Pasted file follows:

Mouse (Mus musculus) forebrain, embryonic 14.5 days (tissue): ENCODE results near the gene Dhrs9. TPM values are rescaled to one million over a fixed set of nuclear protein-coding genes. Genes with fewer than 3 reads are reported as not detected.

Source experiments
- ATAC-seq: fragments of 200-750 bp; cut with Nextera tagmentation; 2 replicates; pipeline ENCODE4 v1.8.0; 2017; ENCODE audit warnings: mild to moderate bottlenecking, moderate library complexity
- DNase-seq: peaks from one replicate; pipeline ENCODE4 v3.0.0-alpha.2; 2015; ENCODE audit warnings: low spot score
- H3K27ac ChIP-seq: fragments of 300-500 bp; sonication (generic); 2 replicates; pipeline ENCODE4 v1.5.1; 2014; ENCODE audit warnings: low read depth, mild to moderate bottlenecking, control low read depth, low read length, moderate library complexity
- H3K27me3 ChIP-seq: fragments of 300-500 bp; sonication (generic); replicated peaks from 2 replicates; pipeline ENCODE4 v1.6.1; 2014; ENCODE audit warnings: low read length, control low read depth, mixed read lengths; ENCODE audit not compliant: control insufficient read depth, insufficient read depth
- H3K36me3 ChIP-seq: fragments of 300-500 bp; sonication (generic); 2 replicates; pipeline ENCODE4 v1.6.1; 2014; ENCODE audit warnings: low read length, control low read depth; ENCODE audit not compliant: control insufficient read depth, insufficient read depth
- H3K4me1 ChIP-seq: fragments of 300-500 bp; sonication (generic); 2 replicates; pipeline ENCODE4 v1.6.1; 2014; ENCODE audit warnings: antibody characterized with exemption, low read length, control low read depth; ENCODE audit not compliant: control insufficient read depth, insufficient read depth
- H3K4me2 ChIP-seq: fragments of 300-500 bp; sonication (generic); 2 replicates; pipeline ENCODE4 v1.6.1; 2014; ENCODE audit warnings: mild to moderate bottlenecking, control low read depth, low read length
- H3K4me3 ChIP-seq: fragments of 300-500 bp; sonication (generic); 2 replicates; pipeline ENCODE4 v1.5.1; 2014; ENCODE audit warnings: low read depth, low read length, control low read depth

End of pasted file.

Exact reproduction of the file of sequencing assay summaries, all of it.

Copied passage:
Mouse (Mus musculus) forebrain, embryonic 14.5 days (tissue): ENCODE results near the gene Dhrs9. TPM values are rescaled to one million over a fixed set of nuclear protein-coding genes. Genes with fewer than 3 reads are reported as not detected.

Source experiments
- ATAC-seq: fragments of 200-750 bp; cut with Nextera tagmentation; 2 replicates; pipeline ENCODE4 v1.8.0; 2017; ENCODE audit warnings: mild to moderate bottlenecking, moderate library complexity
- DNase-seq: peaks from one replicate; pipeline ENCODE4 v3.0.0-alpha.2; 2015; ENCODE audit warnings: low spot score
- H3K27ac ChIP-seq: fragments of 300-500 bp; sonication (generic); 2 replicates; pipeline ENCODE4 v1.5.1; 2014; ENCODE audit warnings: low read depth, mild to moderate bottlenecking, control low read depth, low read length, moderate library complexity
- H3K27me3 ChIP-seq: fragments of 300-500 bp; sonication (generic); replicated peaks from 2 replicates; pipeline ENCODE4 v1.6.1; 2014; ENCODE audit warnings: low read length, control low read depth, mixed read lengths; ENCODE audit not compliant: control insufficient read depth, insufficient read depth
- H3K36me3 ChIP-seq: fragments of 300-500 bp; sonication (generic); 2 replicates; pipeline ENCODE4 v1.6.1; 2014; ENCODE audit warnings: low read length, control low read depth; ENCODE audit not compliant: control insufficient read depth, insufficient read depth
- H3K4me1 ChIP-seq: fragments of 300-500 bp; sonication (generic); 2 replicates; pipeline ENCODE4 v1.6.1; 2014; ENCODE audit warnings: antibody characterized with exemption, low read length, control low read depth; ENCODE audit not compliant: control insufficient read depth, insufficient read depth
- H3K4me2 ChIP-seq: fragments of 300-500 bp; sonication (generic); 2 replicates; pipeline ENCODE4 v1.6.1; 2014; ENCODE audit warnings: mild to moderate bottlenecking, control low read depth, low read length
- H3K4me3 ChIP-seq: fragments of 300-500 bp; sonication (generic); 2 replicates; pipeline ENCODE4 v1.5.1; 2014; ENCODE audit warnings: low read depth, low read length, control low read depth